“Ashton?” Tosha said through the phone, “Are you coming or not?”

“Yes.” I threw my blankets to the floor. “What time does it start?”

“It’s already going on!  Can’t you hear the noise behind me?  The party’s at the docks, get here as soon as you can.”  

I rushed out the door, flattening my bed head as I went.  As soon as I got there I scanned the crowd for Tammie, Tosha’s sister, and attached myself to her side for the day.  Tammie looked nothing like Tosha, just like any other families in Perfection.  Seeing them standing together at the party, the difference was almost humorous.  Tammie, a Non-Perfect, had white-blond hair and pale blue eyes that were a direct contrast to her sister.  

I stayed close to Tammie throughout the party, searching for an Outsider the whole time.  When the party came to an end I started to pan, I thought this was my chance, but it was proving as fruitless as everything else I had tried.

Several hours later, I was the only one left except Tosha’s family.  “You know you really don’t have to help clean up.”  Tosha told me when I started clearing plates.

“No really, I want to,” I said, half looking at Tosha, half keeping an eye on Tammie.

Tammie dropped her pile of plates and turned to her sister. “I’m going inside, I have to use the bathroom.”

“Okay,” Tosha said, then stepped in front of me, blocking my view, “honestly, Ashton, you don’t have to -”

“Okay,” I said, shoving the plates into her hands and rushing after Tammie.  I was just about to call after her when I saw them, two figures crouched in the shadows.

I stopped and hid behind the building until Tammie disappeared inside. When she was out of view, I waved my arms to get their attention.  

“Ashton?”  One of the figures half stood, there was no mistaking Kaleb’s gravelly voice.  He motioned for me to come to where they were hiding.  I only hesitated for a second before following them into the shadows.

“I’ve been looking for you everywhere,” I whispered harshly, “I heard the Tiran say that they found you.  I was afraid you guys were hurt.”

A smirk broke across his lips and I instantly wished I could take my words back. “You were worried about me?”  He asked.

“That’s not -” He cut me off with a raised hand and gestured back to Tammie, who was leaving the building.

Kaleb faced me and I realized how close we were standing. “I have to talk to her, but just wait here and I’ll come back as soon as we finish, I promise.”  He motioned to his partner who I only just realized wasn’t Eddie, and they were gone.  I watched them grab her from behind and pull her out of site and a feeling of dread washed over me.

What was I doing?  They could be murderers.  They could be hurting her right now.  Why was I just standing here, waiting for them to do who knows what?  I sank against the tree trunk, forcing myself into a calm, and watched the sun slowly dip in the sky.  I was an idiot.  But just when I was about to run again, my heart leapt so hard it hurt.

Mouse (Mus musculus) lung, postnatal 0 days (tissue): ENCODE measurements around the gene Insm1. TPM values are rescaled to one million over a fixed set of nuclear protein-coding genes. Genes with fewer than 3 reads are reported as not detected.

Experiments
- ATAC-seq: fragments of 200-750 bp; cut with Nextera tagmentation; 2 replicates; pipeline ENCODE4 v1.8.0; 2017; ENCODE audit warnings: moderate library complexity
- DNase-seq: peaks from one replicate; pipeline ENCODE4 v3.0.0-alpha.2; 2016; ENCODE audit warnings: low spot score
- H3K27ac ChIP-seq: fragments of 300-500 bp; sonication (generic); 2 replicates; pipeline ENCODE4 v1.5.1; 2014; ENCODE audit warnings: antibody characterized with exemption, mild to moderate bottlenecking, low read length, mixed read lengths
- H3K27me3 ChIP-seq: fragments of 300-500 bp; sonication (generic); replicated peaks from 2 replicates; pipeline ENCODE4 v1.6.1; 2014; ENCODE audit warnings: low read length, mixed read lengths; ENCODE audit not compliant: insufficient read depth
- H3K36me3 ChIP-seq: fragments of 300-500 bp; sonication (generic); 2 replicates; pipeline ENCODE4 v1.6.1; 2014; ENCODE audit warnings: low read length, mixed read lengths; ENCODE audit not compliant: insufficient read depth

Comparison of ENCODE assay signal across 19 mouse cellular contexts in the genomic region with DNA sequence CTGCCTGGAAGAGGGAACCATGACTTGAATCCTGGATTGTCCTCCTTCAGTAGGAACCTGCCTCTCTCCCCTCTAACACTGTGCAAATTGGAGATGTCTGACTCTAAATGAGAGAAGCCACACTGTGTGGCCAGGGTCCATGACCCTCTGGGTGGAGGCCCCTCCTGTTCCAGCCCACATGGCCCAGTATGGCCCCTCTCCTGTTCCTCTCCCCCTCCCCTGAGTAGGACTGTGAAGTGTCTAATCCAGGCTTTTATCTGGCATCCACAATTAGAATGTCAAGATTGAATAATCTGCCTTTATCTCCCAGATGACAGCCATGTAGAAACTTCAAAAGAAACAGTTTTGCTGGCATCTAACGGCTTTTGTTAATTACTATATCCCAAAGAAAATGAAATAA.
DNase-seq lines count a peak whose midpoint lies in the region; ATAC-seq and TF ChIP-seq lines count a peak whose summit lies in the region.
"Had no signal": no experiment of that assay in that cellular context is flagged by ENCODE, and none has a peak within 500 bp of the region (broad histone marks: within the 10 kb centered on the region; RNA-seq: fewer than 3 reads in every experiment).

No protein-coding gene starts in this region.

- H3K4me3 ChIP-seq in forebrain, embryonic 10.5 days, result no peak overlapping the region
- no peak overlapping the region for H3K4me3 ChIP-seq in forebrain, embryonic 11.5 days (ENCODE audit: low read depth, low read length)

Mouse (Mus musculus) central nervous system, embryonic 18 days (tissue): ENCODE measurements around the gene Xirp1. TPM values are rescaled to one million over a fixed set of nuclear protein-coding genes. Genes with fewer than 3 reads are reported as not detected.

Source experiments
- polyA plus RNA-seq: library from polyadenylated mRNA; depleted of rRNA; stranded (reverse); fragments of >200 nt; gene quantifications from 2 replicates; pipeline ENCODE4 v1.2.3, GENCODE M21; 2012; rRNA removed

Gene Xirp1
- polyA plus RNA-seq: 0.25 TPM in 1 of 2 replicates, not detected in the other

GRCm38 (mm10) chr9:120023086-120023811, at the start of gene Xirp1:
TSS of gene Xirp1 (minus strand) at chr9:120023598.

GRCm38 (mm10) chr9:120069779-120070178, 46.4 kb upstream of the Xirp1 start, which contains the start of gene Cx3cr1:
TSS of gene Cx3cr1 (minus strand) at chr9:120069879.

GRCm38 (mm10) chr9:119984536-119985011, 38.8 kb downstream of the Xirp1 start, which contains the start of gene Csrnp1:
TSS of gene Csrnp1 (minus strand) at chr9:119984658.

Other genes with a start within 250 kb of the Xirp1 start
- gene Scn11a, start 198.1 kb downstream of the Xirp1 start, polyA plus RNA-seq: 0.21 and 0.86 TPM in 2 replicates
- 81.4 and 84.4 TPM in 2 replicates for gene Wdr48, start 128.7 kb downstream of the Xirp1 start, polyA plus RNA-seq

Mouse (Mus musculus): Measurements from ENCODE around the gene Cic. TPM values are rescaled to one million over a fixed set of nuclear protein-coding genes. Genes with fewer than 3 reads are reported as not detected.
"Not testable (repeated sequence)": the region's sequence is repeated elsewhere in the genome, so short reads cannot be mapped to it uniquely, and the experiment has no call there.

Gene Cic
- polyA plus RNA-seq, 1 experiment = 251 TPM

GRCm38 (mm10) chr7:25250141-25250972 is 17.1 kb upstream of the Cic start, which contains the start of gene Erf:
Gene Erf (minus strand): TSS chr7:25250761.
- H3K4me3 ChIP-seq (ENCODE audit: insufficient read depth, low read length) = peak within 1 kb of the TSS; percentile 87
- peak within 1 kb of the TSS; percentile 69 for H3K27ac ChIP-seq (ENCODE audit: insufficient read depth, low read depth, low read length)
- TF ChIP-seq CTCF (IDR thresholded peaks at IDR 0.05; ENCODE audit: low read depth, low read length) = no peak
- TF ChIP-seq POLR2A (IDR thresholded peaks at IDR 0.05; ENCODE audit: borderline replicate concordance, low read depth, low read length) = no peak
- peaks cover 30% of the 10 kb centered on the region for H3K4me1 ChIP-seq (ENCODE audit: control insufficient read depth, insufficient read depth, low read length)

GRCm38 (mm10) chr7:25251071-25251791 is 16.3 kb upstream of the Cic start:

“Ashton.” I spun at the sound of his voice.  Kaleb stood alone, leaning against a tree with his arms crossed and that annoying smirk still on his face.  Rather than hiding in the shadows like me, he stood out in the open, apparently confident that no one would see him.  In the light of the day, the smoothness of his features and the strength in his chest and arms struck me.  For a Non-Perfect - or whatever he was - he really wasn’t ugly.  I guessed that was a difficult thing to notice when one was being kidnapped.

“How do you move so quietly?”  I hissed.

But instead of answering me, he repeated his last question, “You were worried about me, huh?”  The arrogance that mixed with his low voice caused a cloud of aggravation to roll in my chest.

“I wasn’t worried.  I was… Concerned.  About people dying.  One of us died because of it too, you know.”

His smirk fell in an instant, “Who died?”  All the entertainment had dropped from his voice.

“I’m not sure,” I said slowly.  His reaction caught me off guard. “It was someone who was cleaning in the Kwaad and overheard the Tiran talking.  They - they killed her before they came for you.”

Kaleb slammed his fist against the tree trunk.   “It wasn’t your fault!”  I said quietly, trying to calm him down.

He stepped close - too close - and searched my face.  I itched to step away but I held my ground.  “You don’t understand,” he said, “we didn’t kill her but she died because of us.  A loss of life is a loss of life, we never take that lightly.”